Hawaii Says Aloha to Digital
Early Switchover Went Smoothly, Say General Managers
If Hawaii is any indication, the digital transition bogeyman isn’t as ominous and frightening as once thought, with TV station general managers reporting a smooth transition since the state converted to DTV on Jan. 17.
“I think [the transition] went very well,” said Mike Rosenberg, general manager of KITV-TV in Hawaii. “I think we really did a good job in educating people over the last 30 days.”
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Preparation and education is at the center of the debate surrounding a DTV delay for the rest of the United States. Congress, at the urging of President Barack Obama’s administration and advocacy groups like Consumers Union, is looking to postpone the switch from Feb. 17, saying consumers aren’t prepared and a switch could leave elderly, minority and low-income poorer viewers in the dark.
Most station managers believe a delay will confuse viewers, and procrastinators won’t suddenly get organized, whether the transition is in February or June. Making the change on schedule would allow GMs to tackle the problems as they arise.
In Hawaii, pulling the plug on analog signals early just accelerated the process of dealing with what were perhaps inevitable issues.
Mr. Rosenberg said the DTV call center set up in conjunction with the Federal Communications Commission prior to the switch was receiving around 800 calls per day. After the transition, the number slowed to 500, and now it’s holding steady at around 200 calls a day.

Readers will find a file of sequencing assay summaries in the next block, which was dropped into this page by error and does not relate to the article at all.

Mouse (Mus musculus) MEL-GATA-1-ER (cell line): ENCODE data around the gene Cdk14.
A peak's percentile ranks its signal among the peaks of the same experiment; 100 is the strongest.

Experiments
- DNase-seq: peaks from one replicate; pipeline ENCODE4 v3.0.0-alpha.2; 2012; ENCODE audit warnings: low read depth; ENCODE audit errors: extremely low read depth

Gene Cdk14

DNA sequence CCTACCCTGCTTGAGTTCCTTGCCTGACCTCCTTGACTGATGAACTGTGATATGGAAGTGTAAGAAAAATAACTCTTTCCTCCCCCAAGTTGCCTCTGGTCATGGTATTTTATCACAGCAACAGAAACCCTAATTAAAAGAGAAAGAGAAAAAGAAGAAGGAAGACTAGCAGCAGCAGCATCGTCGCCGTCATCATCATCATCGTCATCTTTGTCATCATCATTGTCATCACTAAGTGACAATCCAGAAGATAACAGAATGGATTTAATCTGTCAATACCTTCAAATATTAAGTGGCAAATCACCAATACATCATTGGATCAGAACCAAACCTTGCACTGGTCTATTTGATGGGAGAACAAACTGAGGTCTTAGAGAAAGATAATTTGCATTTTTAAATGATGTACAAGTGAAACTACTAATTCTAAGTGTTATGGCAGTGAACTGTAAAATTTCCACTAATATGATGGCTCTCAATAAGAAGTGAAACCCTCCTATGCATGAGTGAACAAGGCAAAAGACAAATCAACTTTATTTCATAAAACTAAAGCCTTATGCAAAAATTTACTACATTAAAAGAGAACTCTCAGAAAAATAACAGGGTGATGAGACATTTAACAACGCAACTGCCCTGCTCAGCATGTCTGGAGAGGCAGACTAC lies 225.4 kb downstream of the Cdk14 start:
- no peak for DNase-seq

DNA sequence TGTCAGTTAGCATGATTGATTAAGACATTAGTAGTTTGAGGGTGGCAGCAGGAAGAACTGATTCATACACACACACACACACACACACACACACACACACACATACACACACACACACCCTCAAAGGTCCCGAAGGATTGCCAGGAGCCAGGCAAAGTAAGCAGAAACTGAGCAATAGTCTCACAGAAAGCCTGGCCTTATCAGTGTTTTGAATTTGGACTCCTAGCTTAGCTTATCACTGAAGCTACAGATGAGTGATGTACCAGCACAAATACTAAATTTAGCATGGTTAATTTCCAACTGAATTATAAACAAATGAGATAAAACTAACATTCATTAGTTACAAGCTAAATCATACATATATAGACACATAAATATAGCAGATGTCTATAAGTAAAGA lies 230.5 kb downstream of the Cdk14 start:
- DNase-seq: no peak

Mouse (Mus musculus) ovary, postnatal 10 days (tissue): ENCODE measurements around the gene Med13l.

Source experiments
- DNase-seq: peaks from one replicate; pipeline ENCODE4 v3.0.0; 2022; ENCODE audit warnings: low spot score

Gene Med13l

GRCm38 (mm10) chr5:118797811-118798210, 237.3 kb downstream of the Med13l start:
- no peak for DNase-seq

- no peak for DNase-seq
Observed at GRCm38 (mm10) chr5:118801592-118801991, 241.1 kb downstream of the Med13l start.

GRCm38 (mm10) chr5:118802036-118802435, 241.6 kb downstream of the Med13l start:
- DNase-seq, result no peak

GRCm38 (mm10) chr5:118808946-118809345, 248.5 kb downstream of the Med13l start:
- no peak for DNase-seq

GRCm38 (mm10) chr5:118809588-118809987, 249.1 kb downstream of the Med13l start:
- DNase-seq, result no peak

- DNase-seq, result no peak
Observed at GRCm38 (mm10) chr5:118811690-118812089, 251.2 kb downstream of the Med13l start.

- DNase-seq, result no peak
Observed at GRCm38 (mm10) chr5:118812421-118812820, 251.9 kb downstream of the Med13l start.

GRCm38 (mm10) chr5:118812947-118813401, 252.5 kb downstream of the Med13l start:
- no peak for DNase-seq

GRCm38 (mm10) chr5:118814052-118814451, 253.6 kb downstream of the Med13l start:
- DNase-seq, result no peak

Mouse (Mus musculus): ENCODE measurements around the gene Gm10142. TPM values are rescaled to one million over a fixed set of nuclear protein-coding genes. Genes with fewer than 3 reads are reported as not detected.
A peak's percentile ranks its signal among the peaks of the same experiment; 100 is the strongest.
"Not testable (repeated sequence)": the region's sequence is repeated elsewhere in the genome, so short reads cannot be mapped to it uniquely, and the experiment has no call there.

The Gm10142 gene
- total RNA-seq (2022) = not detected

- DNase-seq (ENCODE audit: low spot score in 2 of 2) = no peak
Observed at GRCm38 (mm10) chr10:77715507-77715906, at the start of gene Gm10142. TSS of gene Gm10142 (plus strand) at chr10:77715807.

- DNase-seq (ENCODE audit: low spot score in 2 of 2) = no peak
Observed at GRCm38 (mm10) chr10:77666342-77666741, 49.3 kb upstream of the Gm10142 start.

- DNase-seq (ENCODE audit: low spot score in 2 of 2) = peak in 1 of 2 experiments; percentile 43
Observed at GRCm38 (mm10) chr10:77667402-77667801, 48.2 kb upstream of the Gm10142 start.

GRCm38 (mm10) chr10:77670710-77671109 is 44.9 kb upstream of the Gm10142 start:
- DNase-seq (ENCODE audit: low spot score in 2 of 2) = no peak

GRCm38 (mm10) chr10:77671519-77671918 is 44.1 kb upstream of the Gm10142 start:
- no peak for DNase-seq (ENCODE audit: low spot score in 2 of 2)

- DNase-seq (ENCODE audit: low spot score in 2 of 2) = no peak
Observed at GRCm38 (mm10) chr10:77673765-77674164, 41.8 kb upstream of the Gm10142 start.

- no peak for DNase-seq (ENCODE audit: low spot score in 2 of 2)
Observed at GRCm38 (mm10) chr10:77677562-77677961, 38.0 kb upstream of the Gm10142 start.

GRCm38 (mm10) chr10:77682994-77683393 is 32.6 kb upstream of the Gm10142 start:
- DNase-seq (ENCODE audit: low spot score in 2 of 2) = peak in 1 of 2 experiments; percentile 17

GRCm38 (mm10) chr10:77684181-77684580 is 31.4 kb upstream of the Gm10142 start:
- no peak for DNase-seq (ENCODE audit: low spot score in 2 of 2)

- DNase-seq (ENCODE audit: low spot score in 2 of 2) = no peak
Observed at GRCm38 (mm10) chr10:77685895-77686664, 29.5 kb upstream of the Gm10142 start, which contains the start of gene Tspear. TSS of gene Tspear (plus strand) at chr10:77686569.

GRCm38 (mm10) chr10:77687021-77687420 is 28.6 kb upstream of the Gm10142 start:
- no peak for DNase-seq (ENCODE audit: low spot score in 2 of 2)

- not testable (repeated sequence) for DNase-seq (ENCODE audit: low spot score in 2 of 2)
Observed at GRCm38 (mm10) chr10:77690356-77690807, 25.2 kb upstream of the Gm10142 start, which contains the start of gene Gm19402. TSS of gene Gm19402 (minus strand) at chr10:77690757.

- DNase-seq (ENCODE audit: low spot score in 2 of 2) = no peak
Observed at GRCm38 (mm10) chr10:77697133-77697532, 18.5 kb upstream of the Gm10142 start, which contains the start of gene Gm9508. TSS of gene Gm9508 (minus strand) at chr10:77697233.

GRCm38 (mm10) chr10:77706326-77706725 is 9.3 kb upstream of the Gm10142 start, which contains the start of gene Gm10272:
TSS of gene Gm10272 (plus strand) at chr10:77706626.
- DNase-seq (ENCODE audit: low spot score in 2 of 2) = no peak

Those are good results, said Rick Blangiardi, general manager at Honolulu’s KGMB-TV.
“I think everything right now is going better than planned,” he said.
Mr. Blangiardi said he was pleased he had received very few irate phone calls from viewers missing out on large TV events, such as the NFL conference championships or the inauguration of Barack Obama.
Both GMs said they are happy to be in the troubleshooting phase.
“The thing that’s driving the majority of the calls are things that have little to do with the digital transition,” Mr. Rosenberg said.
Hawaii’s adjusted DTV schedule was fueled by a need to place digital transmitters in a new location on Maui.
The new transmitter positioning on the island of Maui has left some viewers without a signal, something Mr. Rosenberg said was bound to happen with or without the digital transition.
“There are some people that are literally not getting us anymore over-the-air, and it’s a difficult conversation with those people,” he said.
Mr. Rosenberg couldn’t give an exact number of people who have lost reception due to the antenna movement, but said, “It’s closer to hundreds than thousands.”
Hawaii’s DTV call centers also are beginning to understand certain quirks of the digital signal.
Mr. Rosenberg said the digital signal isn’t quite as robust as the analog signal, meaning people on the wrong side of an apartment building might not be receiving the signal as well as they did before.
As for the rest of the country, Mr. Rosenberg said he feels it would be a mistake to delay the transition any further based on the time, money and effort invested toward meeting the Feb. 17 deadline.
“At the end of the day, no matter how many thousands and thousands of PSAs you put on your air, and no matter how many articles you have in the newspaper, and no matter how many outreach things you do, there are still going to be people saying, ‘Huh? What’s this?’” Mr. Rosenberg said.
Of course, despite the meticulous steps to make sure everyone is on the same page, human error is also an issue.
Mr. Rosenberg said he fielded a call from someone who couldn’t receive a signal. After exhausting a list of possible causes, Mr. Rosenberg asked, “Do you have your television set plugged in?”
“What do I have to have that plugged in for?” the caller replied. “I have the damned convertor box plugged in.”